“The Stabenow-Lucas draft now will see the light of day, perhaps even receiving a subcommittee or full committee hearing. Once that draft is made public, it should be interesting to see how it changes once all parties — members of Congress, farm groups, consumer groups, environmental groups, anti-hunger groups, agricultural researchers, and others — have an opportunity to register their suggestions.”
And a news release yesterday from Senator Tim Johnson (R-SD) stated that, “[Sen. Johnson] brought together a cross-section of South Dakota’s agricultural leaders for a farm bill listening session to hear their priorities for the rewrite of the legislation. Johnson also highlighted the results of his farm bill surveys, which he sent to South Dakotans across the state over the last year to get their input on the current farm bill and how it can be improved during the reauthorization process.”
“During the listening session, Johnson released the results of his farm bill surveys, which he mailed to South Dakotans across the state and featured on his website to get their feedback in preparation for the reauthorization process. More than 1,000 people shared their input with Johnson, who will be forwarding the results to the Chairman of the Senate Agriculture Committee.”
The AP reported earlier this week that, “The United Nations has completed the first-ever global assessment of the state of the planet’s land resources, finding in a report Monday that a quarter of all land is highly degraded and warning the trend must be reversed if the world’s growing population is to be fed.
“The U.N. Food and Agriculture Organization estimates that farmers will have to produce 70 percent more food by 2050 to meet the needs of the world’s expected 9 billion-strong population. That amounts to 1 billion tons more wheat, rice and other cereals and 200 million more tons of beef and other livestock.”
Meanwhile, with respect to U.S. crop prospects for next year, University of Illinois Agricultural Economist Darrel Good noted yesterday (“Corn and Soybean Demand and Acreage Prospects for 2012”) that, “While the markets will continue to reflect changing demand prospects for the 2011 crop, the potential size of the 2012 U.S. crops will also begin to have more influence as the new calendar year begins. Prospects for the 2012 crop begin with expectations about planted and harvested acreage for all crops and for individual crops. Anticipating total planted acreage is made difficult by the fact that planted acreage varies considerably from year to year. In general, an increase in total acreage is expected next year due to the large area of prevented plantings in 2011. The USDA’s Farm Service Agency reports 9.6 million acres of prevented plantings in 2011, up from 6.9 million in 2009 and 4.2 million in 2008. However, the change in prevented plantings is not closely correlated to the change in planted acreage. The USDA’s National Agricultural Statistics Service estimates that planted acreage of all crops increased by 1.4 million acres in 2011 even though prevented plantings increased by 2.7 million acres. Harvested acreage of hay declined by 2.26 million, so that total crop acreage declined by only 860,000 acres.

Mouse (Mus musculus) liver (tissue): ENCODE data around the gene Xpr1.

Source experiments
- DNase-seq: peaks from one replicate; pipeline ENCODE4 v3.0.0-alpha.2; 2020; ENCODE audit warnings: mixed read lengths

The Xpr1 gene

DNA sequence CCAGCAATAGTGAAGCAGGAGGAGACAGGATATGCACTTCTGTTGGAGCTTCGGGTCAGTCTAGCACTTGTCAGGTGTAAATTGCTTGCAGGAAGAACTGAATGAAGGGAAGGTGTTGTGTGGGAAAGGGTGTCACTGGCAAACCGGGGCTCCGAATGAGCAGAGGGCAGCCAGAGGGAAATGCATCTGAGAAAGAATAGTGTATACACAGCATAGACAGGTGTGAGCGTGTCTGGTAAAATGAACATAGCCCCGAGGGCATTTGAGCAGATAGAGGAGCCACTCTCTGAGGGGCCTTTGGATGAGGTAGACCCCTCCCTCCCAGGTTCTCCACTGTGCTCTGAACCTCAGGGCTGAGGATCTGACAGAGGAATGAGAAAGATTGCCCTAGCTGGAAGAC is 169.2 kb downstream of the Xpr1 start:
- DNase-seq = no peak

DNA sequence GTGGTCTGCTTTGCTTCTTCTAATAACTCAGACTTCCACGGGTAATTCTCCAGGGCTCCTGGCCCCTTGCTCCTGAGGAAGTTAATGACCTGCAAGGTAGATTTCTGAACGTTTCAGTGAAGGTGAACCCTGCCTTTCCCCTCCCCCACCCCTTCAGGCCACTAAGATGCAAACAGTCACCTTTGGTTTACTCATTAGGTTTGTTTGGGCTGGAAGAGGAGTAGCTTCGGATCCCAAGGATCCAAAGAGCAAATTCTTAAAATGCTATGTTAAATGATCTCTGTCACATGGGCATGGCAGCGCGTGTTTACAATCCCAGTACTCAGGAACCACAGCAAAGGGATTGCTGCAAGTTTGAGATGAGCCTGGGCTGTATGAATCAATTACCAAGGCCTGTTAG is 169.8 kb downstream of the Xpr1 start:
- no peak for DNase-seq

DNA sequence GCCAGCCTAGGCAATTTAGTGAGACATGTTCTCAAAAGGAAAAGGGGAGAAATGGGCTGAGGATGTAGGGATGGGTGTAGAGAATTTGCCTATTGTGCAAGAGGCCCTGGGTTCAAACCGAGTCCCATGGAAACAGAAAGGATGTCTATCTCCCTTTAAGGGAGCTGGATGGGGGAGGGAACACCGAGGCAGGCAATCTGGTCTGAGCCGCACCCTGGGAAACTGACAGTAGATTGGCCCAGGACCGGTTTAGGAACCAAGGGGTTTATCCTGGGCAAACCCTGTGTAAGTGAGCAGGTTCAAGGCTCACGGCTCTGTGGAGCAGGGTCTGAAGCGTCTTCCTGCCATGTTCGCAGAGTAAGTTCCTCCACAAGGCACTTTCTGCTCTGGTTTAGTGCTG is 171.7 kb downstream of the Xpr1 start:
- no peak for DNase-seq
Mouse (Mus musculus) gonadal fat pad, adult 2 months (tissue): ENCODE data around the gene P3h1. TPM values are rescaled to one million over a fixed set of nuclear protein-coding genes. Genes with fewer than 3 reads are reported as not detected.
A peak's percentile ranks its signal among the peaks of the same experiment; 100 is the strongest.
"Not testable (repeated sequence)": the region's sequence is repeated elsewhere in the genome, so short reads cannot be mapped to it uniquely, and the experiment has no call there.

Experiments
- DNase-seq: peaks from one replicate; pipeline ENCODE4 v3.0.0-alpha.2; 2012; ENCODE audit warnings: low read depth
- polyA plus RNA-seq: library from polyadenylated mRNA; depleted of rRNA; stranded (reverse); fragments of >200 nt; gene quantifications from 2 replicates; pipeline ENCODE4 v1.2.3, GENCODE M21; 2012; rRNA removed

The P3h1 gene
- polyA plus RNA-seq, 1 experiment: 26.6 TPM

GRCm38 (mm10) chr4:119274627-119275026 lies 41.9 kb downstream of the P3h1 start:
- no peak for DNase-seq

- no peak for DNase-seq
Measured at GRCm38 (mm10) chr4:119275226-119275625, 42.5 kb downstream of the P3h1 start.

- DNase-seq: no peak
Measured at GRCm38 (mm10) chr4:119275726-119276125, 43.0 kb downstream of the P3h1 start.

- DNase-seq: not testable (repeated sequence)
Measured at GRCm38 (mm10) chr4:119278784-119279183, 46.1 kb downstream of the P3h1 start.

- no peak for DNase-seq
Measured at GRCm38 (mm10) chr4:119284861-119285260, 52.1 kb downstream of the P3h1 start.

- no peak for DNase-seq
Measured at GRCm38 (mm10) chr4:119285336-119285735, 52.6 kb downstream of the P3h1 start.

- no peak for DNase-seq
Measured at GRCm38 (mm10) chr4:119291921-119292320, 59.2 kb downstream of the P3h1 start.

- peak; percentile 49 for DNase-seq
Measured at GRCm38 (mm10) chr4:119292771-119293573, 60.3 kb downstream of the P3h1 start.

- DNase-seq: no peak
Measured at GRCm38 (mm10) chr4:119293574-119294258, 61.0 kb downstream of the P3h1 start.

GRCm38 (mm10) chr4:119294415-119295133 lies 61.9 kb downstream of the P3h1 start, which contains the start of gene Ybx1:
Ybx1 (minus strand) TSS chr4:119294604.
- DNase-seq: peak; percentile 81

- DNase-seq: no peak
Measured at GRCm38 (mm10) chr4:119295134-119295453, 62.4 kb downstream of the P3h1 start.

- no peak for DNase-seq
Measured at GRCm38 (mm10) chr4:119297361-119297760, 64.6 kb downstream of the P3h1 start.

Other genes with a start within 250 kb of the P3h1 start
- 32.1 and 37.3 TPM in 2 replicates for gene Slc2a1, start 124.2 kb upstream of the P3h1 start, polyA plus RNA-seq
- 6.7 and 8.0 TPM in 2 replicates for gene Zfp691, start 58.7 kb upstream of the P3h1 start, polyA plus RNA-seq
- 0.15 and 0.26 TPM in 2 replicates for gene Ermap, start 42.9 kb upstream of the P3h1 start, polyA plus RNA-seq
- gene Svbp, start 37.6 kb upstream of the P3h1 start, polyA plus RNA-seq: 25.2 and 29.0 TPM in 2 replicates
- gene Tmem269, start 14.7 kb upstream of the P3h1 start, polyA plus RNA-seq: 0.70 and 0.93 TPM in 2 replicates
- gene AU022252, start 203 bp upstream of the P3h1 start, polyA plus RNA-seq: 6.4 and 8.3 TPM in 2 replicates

“Another reason to expect an increase in crop acreage in 2012 is the net decline of 1.6 million acres enrolled in the Conservation Reserve Program in 2011. It is not clear how much of that acreage will be planted in the fall of 2011 or spring of 2012, but some of that acreage will likely come back into crop production.
“In addition to an increase in planted acreage in 2012, it is generally expected that a larger percentage of the acreage will be harvested in 2012 than in 2011. While harvested acreage estimates for corn and sorghum silage have not yet been made, it appears that unharvested acreage of all crops in 2011 was nearly 9 million acres larger than in 2010 and 3 million acres larger than in 2009. Most of the year-over-year increase in abandoned acres was for area planted to wheat and cotton, reflecting the widespread drought conditions in the southwest.”
Philip Brasher reported yesterday at the Green Fields Blog (Des Moines Register) that, “The ethanol industry’s main subsidy is set to end soon, but that hasn’t stopped European competitors from trying to get taxes slapped on the U.S.-made biofuel, claiming that subsidies make it unfairly cheap.
“The European Commission has opened an anti-dumping case against U.S. ethanol that could result in duties being imposed on the product at a time when the American industry has been relying on exports as a growing market.”
Also yesterday, Reuters writer Doug Palmer reported that, “The United States and the European Union took a step on Monday toward launching bilateral trade talks to help create jobs on both sides of the Atlantic by capitalizing on already strong economic ties.”
Senate Agriculture Committee Hearing
Bloomberg writer Silla Brush reported yesterday that, “Jon S. Corzine, the former New Jersey governor and U.S. senator who led MF Global Holdings Ltd. before the firm sought bankruptcy protection on Oct. 31, has been called to testify Dec. 13 at a Senate Agriculture Committee hearing on the collapse.
“Corzine, who was chairman and chief executive officer of the New York-based firm, was asked to testify alongside MF Global customers who face as much as $1.2 billion in missing funds, Senator Debbie Stabenow, the Michigan Democrat who leads the panel, said in a statement today.”
A news release yesterday from Sen. Ag. Comm. ranking member Pat Roberts (R-Kansas) indicated that, “[Sen. Roberts] today applauded Chairwoman Debbie Stabenow (D-Mich.) for honoring his repeated requests for a hearing solely examining the MF Global bankruptcy and for also responding to his calls asking for former MF Global CEO Jon Corzine to testify.”